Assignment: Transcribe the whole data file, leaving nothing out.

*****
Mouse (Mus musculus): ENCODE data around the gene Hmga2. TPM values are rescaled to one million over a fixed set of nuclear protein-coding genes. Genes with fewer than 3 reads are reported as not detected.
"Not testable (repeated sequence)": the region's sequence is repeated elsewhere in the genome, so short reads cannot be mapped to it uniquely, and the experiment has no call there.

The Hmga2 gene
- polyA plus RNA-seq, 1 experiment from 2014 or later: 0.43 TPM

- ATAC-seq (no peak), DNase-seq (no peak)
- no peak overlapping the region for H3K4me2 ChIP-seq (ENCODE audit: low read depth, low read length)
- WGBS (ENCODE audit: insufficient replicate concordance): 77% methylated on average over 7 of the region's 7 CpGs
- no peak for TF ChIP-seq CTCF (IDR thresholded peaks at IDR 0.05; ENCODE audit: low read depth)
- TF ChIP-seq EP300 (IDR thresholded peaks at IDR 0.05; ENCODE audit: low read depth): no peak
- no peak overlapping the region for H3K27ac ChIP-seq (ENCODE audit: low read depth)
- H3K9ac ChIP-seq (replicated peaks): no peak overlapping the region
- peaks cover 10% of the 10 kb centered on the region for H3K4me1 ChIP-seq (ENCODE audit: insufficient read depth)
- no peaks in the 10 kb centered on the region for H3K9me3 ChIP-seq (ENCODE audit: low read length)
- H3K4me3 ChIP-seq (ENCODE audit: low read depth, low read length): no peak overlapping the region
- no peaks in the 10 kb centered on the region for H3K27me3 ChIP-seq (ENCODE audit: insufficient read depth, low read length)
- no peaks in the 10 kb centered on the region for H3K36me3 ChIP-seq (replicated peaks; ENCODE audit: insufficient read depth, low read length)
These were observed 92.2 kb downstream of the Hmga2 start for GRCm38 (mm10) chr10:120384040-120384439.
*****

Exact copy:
Mouse (Mus musculus): ENCODE data around the gene Hmga2. TPM values are rescaled to one million over a fixed set of nuclear protein-coding genes. Genes with fewer than 3 reads are reported as not detected.
"Not testable (repeated sequence)": the region's sequence is repeated elsewhere in the genome, so short reads cannot be mapped to it uniquely, and the experiment has no call there.

The Hmga2 gene
- polyA plus RNA-seq, 1 experiment from 2014 or later: 0.43 TPM

- ATAC-seq (no peak), DNase-seq (no peak)
- no peak overlapping the region for H3K4me2 ChIP-seq (ENCODE audit: low read depth, low read length)
- WGBS (ENCODE audit: insufficient replicate concordance): 77% methylated on average over 7 of the region's 7 CpGs
- no peak for TF ChIP-seq CTCF (IDR thresholded peaks at IDR 0.05; ENCODE audit: low read depth)
- TF ChIP-seq EP300 (IDR thresholded peaks at IDR 0.05; ENCODE audit: low read depth): no peak
- no peak overlapping the region for H3K27ac ChIP-seq (ENCODE audit: low read depth)
- H3K9ac ChIP-seq (replicated peaks): no peak overlapping the region
- peaks cover 10% of the 10 kb centered on the region for H3K4me1 ChIP-seq (ENCODE audit: insufficient read depth)
- no peaks in the 10 kb centered on the region for H3K9me3 ChIP-seq (ENCODE audit: low read length)
- H3K4me3 ChIP-seq (ENCODE audit: low read depth, low read length): no peak overlapping the region
- no peaks in the 10 kb centered on the region for H3K27me3 ChIP-seq (ENCODE audit: insufficient read depth, low read length)
- no peaks in the 10 kb centered on the region for H3K36me3 ChIP-seq (replicated peaks; ENCODE audit: insufficient read depth, low read length)
These were observed 92.2 kb downstream of the Hmga2 start for GRCm38 (mm10) chr10:120384040-120384439.